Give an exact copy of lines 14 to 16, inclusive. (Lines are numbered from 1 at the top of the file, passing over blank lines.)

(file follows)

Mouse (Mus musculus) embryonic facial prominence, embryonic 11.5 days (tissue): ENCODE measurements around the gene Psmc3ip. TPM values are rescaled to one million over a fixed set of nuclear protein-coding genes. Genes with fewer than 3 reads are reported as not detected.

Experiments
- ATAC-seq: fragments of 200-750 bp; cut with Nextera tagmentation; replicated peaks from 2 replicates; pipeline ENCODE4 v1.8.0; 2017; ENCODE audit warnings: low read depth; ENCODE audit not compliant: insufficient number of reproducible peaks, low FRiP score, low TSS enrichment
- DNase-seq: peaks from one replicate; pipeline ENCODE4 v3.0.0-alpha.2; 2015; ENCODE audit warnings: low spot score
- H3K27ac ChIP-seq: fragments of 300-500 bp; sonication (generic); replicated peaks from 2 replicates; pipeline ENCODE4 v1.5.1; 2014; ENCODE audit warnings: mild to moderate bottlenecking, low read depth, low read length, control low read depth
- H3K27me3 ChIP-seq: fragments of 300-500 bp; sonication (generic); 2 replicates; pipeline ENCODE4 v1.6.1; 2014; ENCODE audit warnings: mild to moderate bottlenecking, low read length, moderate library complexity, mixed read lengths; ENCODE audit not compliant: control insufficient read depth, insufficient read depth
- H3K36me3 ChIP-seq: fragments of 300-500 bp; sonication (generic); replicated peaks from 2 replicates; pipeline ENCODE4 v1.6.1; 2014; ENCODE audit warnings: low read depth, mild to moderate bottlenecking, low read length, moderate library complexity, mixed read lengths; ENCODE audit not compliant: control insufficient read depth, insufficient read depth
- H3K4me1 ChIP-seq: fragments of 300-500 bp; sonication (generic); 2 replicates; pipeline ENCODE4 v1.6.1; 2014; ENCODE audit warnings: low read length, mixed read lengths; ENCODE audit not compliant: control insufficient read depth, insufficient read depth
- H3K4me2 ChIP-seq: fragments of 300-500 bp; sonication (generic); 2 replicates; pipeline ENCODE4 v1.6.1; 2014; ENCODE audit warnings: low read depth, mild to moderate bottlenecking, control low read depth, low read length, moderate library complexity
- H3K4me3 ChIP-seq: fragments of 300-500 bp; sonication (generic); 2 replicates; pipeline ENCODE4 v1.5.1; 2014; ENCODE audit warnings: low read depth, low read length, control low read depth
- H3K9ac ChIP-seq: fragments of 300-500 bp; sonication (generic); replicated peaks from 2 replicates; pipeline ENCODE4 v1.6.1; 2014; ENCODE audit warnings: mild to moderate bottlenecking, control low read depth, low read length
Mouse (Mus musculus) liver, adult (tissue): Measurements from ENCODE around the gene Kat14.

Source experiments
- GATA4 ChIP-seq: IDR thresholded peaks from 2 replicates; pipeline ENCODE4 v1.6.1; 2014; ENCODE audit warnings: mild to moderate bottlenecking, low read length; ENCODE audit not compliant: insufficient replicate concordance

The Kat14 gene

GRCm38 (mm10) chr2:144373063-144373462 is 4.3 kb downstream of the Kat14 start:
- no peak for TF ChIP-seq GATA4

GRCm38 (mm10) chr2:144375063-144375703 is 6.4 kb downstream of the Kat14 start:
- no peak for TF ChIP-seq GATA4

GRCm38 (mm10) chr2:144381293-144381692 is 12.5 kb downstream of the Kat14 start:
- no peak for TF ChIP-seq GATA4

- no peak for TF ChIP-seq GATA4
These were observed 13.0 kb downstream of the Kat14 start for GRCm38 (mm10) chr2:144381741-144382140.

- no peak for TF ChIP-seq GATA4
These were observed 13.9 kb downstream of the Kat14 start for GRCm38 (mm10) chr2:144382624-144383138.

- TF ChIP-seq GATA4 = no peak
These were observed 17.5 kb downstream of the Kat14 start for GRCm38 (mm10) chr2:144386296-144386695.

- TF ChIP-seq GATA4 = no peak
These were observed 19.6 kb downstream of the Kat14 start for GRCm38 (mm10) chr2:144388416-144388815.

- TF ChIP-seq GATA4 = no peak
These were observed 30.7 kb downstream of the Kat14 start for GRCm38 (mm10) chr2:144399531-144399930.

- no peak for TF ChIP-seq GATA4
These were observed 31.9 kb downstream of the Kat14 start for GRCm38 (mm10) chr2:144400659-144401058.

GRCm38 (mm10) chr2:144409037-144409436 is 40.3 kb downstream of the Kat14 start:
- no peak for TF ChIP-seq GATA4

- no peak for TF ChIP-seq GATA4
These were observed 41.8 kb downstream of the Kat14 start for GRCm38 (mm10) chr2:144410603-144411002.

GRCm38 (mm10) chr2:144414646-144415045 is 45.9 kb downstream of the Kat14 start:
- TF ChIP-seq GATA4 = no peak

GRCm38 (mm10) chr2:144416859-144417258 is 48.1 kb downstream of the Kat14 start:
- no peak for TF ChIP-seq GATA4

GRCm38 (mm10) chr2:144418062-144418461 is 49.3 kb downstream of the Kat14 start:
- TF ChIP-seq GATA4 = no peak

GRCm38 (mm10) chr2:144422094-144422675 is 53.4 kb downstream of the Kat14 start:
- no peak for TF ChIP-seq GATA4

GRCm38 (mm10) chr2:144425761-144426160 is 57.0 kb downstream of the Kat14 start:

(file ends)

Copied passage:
- GATA4 ChIP-seq: IDR thresholded peaks from 2 replicates; pipeline ENCODE4 v1.6.1; 2014; ENCODE audit warnings: mild to moderate bottlenecking, low read length; ENCODE audit not compliant: insufficient replicate concordance

The Kat14 gene

GRCm38 (mm10) chr2:144373063-144373462 is 4.3 kb downstream of the Kat14 start: